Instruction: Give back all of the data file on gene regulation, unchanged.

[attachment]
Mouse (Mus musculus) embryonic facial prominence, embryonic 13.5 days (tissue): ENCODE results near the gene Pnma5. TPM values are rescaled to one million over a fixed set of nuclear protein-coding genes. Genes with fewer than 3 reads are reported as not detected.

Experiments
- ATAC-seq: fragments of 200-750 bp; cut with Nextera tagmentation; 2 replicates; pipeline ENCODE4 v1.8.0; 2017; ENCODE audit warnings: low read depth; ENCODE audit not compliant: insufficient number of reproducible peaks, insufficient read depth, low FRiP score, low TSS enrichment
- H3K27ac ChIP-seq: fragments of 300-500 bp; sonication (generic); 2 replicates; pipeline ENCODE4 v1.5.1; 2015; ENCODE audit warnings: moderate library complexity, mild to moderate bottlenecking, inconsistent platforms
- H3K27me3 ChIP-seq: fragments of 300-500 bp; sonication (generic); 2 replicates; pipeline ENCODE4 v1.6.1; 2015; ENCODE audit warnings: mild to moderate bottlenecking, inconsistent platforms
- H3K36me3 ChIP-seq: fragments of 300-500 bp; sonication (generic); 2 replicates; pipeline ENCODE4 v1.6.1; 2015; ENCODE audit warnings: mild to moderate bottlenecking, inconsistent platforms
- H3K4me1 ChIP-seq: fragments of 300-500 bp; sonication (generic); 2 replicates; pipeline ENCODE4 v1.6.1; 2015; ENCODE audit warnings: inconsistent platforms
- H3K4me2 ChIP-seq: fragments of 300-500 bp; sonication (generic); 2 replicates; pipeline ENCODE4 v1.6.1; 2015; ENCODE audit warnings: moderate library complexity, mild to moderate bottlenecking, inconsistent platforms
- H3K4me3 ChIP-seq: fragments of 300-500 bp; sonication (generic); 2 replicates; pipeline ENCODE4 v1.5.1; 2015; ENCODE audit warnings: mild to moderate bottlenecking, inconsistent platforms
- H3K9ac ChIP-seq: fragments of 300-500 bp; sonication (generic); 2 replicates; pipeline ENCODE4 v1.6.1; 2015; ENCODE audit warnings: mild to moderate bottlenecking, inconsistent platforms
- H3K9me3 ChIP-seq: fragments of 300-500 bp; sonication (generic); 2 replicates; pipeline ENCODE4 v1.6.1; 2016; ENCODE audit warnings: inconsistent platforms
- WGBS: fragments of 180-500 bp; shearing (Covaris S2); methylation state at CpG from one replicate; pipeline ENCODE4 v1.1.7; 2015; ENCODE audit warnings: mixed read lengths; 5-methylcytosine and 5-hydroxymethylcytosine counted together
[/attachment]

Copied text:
Mouse (Mus musculus) embryonic facial prominence, embryonic 13.5 days (tissue): ENCODE results near the gene Pnma5. TPM values are rescaled to one million over a fixed set of nuclear protein-coding genes. Genes with fewer than 3 reads are reported as not detected.

Experiments
- ATAC-seq: fragments of 200-750 bp; cut with Nextera tagmentation; 2 replicates; pipeline ENCODE4 v1.8.0; 2017; ENCODE audit warnings: low read depth; ENCODE audit not compliant: insufficient number of reproducible peaks, insufficient read depth, low FRiP score, low TSS enrichment
- H3K27ac ChIP-seq: fragments of 300-500 bp; sonication (generic); 2 replicates; pipeline ENCODE4 v1.5.1; 2015; ENCODE audit warnings: moderate library complexity, mild to moderate bottlenecking, inconsistent platforms
- H3K27me3 ChIP-seq: fragments of 300-500 bp; sonication (generic); 2 replicates; pipeline ENCODE4 v1.6.1; 2015; ENCODE audit warnings: mild to moderate bottlenecking, inconsistent platforms
- H3K36me3 ChIP-seq: fragments of 300-500 bp; sonication (generic); 2 replicates; pipeline ENCODE4 v1.6.1; 2015; ENCODE audit warnings: mild to moderate bottlenecking, inconsistent platforms
- H3K4me1 ChIP-seq: fragments of 300-500 bp; sonication (generic); 2 replicates; pipeline ENCODE4 v1.6.1; 2015; ENCODE audit warnings: inconsistent platforms
- H3K4me2 ChIP-seq: fragments of 300-500 bp; sonication (generic); 2 replicates; pipeline ENCODE4 v1.6.1; 2015; ENCODE audit warnings: moderate library complexity, mild to moderate bottlenecking, inconsistent platforms
- H3K4me3 ChIP-seq: fragments of 300-500 bp; sonication (generic); 2 replicates; pipeline ENCODE4 v1.5.1; 2015; ENCODE audit warnings: mild to moderate bottlenecking, inconsistent platforms
- H3K9ac ChIP-seq: fragments of 300-500 bp; sonication (generic); 2 replicates; pipeline ENCODE4 v1.6.1; 2015; ENCODE audit warnings: mild to moderate bottlenecking, inconsistent platforms
- H3K9me3 ChIP-seq: fragments of 300-500 bp; sonication (generic); 2 replicates; pipeline ENCODE4 v1.6.1; 2016; ENCODE audit warnings: inconsistent platforms
- WGBS: fragments of 180-500 bp; shearing (Covaris S2); methylation state at CpG from one replicate; pipeline ENCODE4 v1.1.7; 2015; ENCODE audit warnings: mixed read lengths; 5-methylcytosine and 5-hydroxymethylcytosine counted together